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|Discussions of what is "real" and what is not are often reduced to the
tired philosophy joke:
Teacher: Prove to me that chair exists.
Student: What chair?
"Proving" whether something truly exists would require an observer to have knowledge beyond that of his contemporaries. It is an interesting question, but not terribly helpful in making decisions about anything. In Becoming Virtual: Reality in the Digital Age, Pierre Levy dispenses with such uninteresting questions and focuses on how the "virtual", which he defines as "the knot of tendencies or forces that accompanies a situation, event, object, or entity, and which invokes a process of resolution: actualization."
So it would seem that actualization involves taking the web of possibilities, much like what is denoted in Heisenberg's Uncertainty Principle, and "collapsing the waves" into a concrete object or situation. However, Levy makes an important distinction between "realization", which is the transformation of the possible to the static, and "actualization", which "implies the production of new qualities a transformation of ideas, a true becoming that feeds the virtual in turn". To steal a framework from one conception of time travel, the real is on a fixed path, subject to entropy but not, unless transformed again, capable of presenting actors with new possibilities and solutions to problems. The virtual can take one of many paths, some of which are real, others actual (and, by their nature, subsequently virtual again).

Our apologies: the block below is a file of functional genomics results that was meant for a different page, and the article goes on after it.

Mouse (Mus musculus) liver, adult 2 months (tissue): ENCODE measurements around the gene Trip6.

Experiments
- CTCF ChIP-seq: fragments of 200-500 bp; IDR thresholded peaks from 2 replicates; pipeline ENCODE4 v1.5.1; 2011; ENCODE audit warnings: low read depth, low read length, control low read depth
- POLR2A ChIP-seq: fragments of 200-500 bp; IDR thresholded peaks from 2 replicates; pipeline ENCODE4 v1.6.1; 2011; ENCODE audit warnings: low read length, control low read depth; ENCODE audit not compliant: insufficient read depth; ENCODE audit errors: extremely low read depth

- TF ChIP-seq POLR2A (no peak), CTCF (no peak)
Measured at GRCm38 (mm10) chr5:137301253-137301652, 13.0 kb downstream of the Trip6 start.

After discussing virtualization in context of text, the body, and the economy, Levy offers a language for discussing virtualization. His "trivium", or three-pillared construct, consists of:
By working within this framework, Levy argues, humankind will be able to share knowledge about the virtual intelligently. But to what end?
The goal of this sharing is to develop what Levy refers to as "collective intelligence", the subject of an earlier book by that name from Plenum. Collective intelligence implies that groups of individuals, rather than becoming less intelligent as their numbers grow due to "crowd mentality", are able to combine additively (or even exponentially). Just as soccer teams are made of up autonomous individuals acting independently, their experience playing together and knowledge of the game gives them the ability to anticipate others' moves and combine in ways an "unconnected" team could never imagine.
Becoming Virtual is a challenging book, especially for readers like myself who are not trained philosophers. However, anyone working through it will discover a deep and worthwhile approach to actualizing the potential of the virtual. Really.
Curtis D. Frye (email@example.com) is the editor and chief reviewer of Technology and Society Book Reviews. He worked for four years as a defense industry analyst at The MITRE Corporation in McLean, VA, and is the author of Privacy-Enhanced Business, from Quorum Books.